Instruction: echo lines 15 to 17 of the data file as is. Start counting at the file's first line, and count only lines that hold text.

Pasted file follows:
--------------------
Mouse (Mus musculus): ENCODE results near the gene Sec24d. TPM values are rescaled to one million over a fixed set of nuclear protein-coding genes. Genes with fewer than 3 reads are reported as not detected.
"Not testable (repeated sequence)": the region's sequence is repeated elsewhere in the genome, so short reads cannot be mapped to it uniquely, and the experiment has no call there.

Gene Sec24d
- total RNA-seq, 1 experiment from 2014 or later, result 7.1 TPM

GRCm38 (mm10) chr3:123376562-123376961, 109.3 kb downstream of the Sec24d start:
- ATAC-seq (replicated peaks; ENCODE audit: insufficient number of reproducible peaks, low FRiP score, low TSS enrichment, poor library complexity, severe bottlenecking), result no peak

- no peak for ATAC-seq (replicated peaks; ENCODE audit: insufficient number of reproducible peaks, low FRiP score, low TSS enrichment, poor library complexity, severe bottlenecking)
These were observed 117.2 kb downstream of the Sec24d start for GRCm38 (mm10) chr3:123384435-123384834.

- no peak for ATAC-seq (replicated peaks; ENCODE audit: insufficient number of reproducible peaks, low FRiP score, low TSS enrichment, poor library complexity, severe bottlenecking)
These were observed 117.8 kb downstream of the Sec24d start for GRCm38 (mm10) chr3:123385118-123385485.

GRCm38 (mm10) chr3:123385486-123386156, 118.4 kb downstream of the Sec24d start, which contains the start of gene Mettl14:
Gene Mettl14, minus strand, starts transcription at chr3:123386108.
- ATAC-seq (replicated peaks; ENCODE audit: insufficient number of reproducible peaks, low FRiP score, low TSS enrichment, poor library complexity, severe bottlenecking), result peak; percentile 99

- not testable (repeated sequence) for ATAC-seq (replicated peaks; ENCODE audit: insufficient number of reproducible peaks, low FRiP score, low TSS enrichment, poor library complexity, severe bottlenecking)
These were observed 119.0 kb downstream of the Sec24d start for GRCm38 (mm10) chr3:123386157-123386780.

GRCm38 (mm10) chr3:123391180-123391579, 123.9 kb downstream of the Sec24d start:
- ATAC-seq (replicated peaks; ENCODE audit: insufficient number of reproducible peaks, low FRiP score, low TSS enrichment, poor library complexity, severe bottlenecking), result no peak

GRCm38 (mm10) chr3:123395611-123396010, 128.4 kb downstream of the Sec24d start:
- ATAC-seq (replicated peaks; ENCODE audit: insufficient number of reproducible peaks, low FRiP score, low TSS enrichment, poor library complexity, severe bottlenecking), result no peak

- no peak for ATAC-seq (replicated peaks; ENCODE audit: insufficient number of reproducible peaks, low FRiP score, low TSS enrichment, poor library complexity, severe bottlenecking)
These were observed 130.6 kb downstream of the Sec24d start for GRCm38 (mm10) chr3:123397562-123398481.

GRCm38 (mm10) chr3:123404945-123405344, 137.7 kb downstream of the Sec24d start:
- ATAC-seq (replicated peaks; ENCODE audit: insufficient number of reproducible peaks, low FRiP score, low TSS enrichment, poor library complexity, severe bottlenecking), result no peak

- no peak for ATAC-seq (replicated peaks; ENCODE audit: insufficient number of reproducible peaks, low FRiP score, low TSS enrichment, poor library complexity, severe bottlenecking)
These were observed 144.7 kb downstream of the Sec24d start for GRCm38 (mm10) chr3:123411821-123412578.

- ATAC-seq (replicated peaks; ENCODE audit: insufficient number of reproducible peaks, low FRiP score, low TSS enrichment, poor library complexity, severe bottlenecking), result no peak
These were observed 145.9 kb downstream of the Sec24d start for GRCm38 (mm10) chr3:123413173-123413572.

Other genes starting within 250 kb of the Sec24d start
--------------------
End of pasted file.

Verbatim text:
These were observed 119.0 kb downstream of the Sec24d start for GRCm38 (mm10) chr3:123386157-123386780.

GRCm38 (mm10) chr3:123391180-123391579, 123.9 kb downstream of the Sec24d start:
- ATAC-seq (replicated peaks; ENCODE audit: insufficient number of reproducible peaks, low FRiP score, low TSS enrichment, poor library complexity, severe bottlenecking), result no peak